How many of you out there like history? My wife and I find it fascinating, especially the small details of how life was lived. As you may have read last time, we had our 10th anniversary in Charleston, SC. The city was founded in the late 17th century, and played important roles in the American Revolution, pirate lore, and American Civil War. Needless to say, there is history aplenty in this Southern city!
We toured a few historical homes, went to a plantation to walk the grounds, went out to Fort Sumter (where the first battle of the Civil War was held), and simply walked around the historic section. It was amazing to think that some of those homes were over 200 years old! They have survived wars, hurricanes, an earthquake (in 1886), and time. But as I said, some of the most interesting parts of history to us is how people lived their daily lives. Here's a smattering of things that we learned.
* Plantation owners and their families would leave their lands completely for the summer months to get away from conditions they believed would cause disease. During this time, only the slaves lived on the grounds and continued to work the plantation.
*Slaves had to weave their own clothes in their spare time after all other work was done. Their masters were supposed to give them a set of clothes every six months, but most of the time their clothes would last at the most only three months.
*The Middleton family imported water buffaloes to act as draft animals because horses couldn't handle the conditions in the rice fields (a main staple of the plantation).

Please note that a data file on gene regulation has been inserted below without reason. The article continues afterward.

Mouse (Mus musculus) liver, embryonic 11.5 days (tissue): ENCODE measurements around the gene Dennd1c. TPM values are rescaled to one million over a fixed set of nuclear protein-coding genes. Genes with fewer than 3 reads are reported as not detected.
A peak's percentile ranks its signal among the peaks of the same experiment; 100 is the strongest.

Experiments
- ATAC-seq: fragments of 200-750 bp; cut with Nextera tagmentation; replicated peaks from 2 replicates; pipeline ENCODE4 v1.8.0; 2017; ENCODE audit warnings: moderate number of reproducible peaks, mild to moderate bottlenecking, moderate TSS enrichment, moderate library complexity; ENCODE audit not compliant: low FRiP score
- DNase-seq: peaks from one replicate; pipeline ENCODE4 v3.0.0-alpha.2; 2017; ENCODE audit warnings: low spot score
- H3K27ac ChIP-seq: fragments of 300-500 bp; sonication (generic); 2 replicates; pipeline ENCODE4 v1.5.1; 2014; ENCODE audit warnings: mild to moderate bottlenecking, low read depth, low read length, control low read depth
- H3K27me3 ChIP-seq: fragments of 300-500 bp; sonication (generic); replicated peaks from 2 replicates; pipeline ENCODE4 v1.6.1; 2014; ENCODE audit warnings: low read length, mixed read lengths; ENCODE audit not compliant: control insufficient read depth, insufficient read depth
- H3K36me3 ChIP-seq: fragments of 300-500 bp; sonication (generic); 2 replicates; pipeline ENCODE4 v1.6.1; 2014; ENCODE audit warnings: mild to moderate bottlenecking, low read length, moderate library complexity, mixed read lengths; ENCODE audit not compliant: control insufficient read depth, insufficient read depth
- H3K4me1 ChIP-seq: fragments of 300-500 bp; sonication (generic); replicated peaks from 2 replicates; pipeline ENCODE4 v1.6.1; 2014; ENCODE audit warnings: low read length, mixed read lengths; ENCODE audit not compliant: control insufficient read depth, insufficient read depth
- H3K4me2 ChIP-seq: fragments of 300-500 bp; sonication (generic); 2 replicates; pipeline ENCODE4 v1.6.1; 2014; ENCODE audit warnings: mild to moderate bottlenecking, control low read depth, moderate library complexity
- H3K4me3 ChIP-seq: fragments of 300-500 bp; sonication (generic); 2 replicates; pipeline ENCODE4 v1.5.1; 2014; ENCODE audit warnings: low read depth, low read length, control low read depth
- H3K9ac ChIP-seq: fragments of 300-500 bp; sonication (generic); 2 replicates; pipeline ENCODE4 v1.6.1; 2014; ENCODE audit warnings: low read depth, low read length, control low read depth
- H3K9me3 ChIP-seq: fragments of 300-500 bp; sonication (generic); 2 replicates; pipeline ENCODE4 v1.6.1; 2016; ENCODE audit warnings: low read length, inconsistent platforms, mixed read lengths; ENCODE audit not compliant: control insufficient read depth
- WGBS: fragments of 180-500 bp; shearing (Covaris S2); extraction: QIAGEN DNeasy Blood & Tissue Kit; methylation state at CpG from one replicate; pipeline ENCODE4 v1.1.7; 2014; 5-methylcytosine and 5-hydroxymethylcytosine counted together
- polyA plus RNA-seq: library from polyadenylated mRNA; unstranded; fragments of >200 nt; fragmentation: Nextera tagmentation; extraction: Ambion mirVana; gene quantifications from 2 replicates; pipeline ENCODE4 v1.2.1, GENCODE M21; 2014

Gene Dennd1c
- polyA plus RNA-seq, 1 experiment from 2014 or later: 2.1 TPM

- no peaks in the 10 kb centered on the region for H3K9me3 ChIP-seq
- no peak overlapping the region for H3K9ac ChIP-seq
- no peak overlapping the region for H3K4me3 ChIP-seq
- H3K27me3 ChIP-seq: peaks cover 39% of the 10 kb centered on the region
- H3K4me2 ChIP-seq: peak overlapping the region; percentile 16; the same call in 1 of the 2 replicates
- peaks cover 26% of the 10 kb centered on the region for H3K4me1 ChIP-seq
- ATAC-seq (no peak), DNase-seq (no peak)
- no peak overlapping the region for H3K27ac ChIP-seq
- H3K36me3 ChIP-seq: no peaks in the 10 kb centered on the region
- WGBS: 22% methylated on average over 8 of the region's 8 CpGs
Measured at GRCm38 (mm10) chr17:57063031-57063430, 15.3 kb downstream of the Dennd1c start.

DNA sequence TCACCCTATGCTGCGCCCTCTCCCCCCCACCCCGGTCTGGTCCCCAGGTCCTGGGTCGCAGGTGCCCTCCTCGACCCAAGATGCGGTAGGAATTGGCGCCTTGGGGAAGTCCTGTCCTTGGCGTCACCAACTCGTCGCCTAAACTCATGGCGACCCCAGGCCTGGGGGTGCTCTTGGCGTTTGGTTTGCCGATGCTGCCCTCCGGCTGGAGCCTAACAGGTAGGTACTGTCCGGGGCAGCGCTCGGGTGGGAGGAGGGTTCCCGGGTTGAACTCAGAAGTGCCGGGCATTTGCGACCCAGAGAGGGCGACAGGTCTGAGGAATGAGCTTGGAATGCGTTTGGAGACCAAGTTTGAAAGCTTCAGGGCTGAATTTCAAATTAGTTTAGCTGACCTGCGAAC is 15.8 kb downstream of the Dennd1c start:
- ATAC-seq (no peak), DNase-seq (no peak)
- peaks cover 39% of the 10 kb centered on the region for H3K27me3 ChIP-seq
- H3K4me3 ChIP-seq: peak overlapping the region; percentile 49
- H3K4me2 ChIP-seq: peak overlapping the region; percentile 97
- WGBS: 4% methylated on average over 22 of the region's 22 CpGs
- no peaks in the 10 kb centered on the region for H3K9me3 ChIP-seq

*Abraham Lincoln was invited to attend a surrender ceremony at Fort Sumter, but declined because he had tickets at Ford's Theater that night. How different would history have been if he had accepted the invitation!?!?
*City ordinances required kitchens to be separate from the main building due to fire hazards. This way, if the kitchen caught on fire, the whole house wouldn't burn down.
*Large mirrors were used in wealthier houses to reflect candle light, not for vanity. The mirrors helped light the place at night, as well as make it look bigger.
If you ever get a chance to visit Charleston, I would highly recommend it. Stay in a downtown hotel or inn, because almost all of the interesting historical sites are within walking distance. And forget what you know about memorizing dates as the end-all and be-all of history! The details are the fascinating part, and remind you that part of "history" is a "story".